The developmental progression of cognitive-linguistic skills in emergent bilingual children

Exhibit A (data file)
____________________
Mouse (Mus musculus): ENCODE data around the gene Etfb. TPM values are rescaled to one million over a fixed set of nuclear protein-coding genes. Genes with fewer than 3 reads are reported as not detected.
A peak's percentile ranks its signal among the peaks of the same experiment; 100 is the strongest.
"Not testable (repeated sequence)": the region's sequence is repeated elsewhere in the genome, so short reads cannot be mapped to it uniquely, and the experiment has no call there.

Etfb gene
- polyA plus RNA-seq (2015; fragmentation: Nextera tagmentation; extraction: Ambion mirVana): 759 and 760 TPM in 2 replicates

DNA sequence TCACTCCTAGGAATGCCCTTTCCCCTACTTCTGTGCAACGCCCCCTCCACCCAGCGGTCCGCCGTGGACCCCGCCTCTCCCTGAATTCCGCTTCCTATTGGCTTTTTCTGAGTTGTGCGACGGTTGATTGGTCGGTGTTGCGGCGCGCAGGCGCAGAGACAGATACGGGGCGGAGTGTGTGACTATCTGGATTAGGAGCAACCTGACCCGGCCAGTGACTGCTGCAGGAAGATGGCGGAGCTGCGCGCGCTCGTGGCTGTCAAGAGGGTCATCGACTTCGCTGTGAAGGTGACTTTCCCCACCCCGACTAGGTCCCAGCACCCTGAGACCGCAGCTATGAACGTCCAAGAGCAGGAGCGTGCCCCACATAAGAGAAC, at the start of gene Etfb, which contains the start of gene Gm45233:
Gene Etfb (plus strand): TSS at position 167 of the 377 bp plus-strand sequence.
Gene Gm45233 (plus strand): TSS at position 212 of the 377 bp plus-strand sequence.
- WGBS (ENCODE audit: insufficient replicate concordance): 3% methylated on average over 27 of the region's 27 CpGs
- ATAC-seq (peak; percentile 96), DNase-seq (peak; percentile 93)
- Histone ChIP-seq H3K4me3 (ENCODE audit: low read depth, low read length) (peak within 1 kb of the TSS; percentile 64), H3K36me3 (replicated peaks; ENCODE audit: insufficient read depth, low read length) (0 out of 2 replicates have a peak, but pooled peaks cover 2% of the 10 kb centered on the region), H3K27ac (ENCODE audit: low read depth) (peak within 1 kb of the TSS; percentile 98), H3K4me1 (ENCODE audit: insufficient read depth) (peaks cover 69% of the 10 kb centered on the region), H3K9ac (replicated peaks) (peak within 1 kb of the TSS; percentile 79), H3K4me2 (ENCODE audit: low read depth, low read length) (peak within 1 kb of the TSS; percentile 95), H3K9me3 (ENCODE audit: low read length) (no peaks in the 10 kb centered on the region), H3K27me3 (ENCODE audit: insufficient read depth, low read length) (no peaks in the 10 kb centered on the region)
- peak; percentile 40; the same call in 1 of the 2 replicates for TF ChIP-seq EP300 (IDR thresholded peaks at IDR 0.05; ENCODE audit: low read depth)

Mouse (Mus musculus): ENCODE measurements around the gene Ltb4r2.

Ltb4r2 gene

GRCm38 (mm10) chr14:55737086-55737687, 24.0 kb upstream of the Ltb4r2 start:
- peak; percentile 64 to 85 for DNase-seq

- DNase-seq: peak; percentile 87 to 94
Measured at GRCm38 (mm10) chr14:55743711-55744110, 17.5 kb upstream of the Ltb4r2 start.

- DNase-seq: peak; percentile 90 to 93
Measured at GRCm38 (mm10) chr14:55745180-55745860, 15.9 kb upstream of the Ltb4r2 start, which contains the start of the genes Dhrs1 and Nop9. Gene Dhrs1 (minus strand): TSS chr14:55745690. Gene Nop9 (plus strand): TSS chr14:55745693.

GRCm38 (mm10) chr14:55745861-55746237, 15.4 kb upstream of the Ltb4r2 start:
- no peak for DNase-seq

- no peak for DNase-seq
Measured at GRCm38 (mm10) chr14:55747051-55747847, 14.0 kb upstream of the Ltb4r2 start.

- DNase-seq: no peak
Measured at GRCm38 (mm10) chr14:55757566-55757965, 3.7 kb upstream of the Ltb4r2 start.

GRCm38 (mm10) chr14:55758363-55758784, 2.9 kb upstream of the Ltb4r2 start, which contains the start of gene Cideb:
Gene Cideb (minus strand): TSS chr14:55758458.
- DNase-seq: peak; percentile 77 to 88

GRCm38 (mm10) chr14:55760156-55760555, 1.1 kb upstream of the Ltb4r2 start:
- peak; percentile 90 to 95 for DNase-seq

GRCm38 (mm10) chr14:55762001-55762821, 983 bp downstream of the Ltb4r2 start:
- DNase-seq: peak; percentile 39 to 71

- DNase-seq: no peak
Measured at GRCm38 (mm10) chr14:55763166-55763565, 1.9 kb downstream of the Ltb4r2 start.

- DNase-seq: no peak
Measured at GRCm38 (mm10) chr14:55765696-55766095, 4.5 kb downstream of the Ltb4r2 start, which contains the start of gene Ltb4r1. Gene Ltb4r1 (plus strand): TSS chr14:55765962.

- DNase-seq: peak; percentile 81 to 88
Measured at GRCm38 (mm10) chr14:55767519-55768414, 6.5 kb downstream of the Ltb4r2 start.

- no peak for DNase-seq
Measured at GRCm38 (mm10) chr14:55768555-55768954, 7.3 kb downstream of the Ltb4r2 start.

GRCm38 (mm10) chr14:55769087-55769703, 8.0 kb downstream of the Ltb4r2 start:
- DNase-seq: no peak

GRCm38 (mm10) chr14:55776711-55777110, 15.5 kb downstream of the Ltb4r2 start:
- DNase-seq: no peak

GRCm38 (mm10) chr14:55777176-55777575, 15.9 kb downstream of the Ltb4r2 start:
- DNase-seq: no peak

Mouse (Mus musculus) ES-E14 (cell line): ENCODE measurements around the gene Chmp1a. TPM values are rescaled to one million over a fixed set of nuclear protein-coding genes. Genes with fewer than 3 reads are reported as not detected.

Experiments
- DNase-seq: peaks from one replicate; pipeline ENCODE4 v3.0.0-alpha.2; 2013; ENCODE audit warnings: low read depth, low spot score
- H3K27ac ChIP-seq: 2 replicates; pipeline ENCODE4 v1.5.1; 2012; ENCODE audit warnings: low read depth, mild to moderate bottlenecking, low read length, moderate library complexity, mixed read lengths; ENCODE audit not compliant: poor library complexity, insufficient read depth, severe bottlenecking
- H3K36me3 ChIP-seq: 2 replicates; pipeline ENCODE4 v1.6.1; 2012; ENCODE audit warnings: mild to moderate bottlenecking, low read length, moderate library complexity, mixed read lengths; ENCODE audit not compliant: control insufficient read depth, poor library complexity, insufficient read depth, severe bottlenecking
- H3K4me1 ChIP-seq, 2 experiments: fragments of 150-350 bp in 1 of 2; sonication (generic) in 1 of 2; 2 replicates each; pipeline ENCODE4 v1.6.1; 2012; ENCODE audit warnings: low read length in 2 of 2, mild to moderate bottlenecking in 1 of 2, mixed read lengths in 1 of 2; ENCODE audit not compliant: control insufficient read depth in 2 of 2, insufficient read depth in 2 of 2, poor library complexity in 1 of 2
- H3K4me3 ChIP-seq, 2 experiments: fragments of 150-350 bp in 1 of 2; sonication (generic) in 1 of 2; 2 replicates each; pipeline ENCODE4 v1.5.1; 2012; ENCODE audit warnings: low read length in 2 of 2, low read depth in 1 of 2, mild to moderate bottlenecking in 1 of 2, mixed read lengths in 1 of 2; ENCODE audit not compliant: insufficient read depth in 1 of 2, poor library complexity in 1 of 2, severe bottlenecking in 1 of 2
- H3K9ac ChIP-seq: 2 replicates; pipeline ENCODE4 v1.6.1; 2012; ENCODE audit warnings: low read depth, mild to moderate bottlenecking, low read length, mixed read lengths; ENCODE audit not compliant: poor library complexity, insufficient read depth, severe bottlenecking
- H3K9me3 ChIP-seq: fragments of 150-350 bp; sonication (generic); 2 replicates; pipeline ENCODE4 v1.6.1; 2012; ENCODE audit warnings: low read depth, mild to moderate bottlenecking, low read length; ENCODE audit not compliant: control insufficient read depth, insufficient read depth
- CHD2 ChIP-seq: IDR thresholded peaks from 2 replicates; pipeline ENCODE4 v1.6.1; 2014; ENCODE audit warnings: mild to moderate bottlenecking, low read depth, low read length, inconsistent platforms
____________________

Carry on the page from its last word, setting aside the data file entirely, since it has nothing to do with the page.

While there exists an extensive research literature that focuses upon literacy development in monolingual, English speaking children, very little research has been conducted regarding the problems encountered by children learning English as an additional language (EAL). Recent political and educational concerns have been the educational under-achievement of minority ethnic children and their underrepresentation in those identified as having specific learning difficulties. This thesis aims to further our understanding of factors underlying literacy development in both monolingual and EAL children to produce evidence to inform policy and practice in addressing these concerns. A three-year longitudinal study is reported together with a series of experimental studies. The longitudinal study examines the developmental pattern of the processes underlying literacy development in children learning EAL and also their monolingual peers. Forty-three children learning EAL and forty-three monolingual (English speaking) children were assessed on a range of cognitive-linguistic measures in School Year 2. Testing was repeated in School Years 3 and 4. The experimental studies explored in more detail the comprehension-related difficulties identified in the EAL children in the first year of the longitudinal study. Given that boys' underachievement in literacy is a general concern in the monolingual population, gender differences within both the monolingual and EAL children are also examined in the longitudinal study. Children learning EAL and their monolingual peers achieved similar levels of success on reading accuracy-related measures and made similar progress over the three years. For the EAL children there was no evidence of gender differences whilst for the monolingual children there were lower scores for the boys. On comprehension-related measures, although both groups of children made a similar level of progress at each point in time, children learning EAL experienced more difficulty than their monolingual peers. Gender differences in comprehension were, in general, not found for either group of children. The findings are discussed in terms of theoretical and practical implications for addressing the educational underachievement of ethnic minority children and the identification of specific learning difficulties in these children.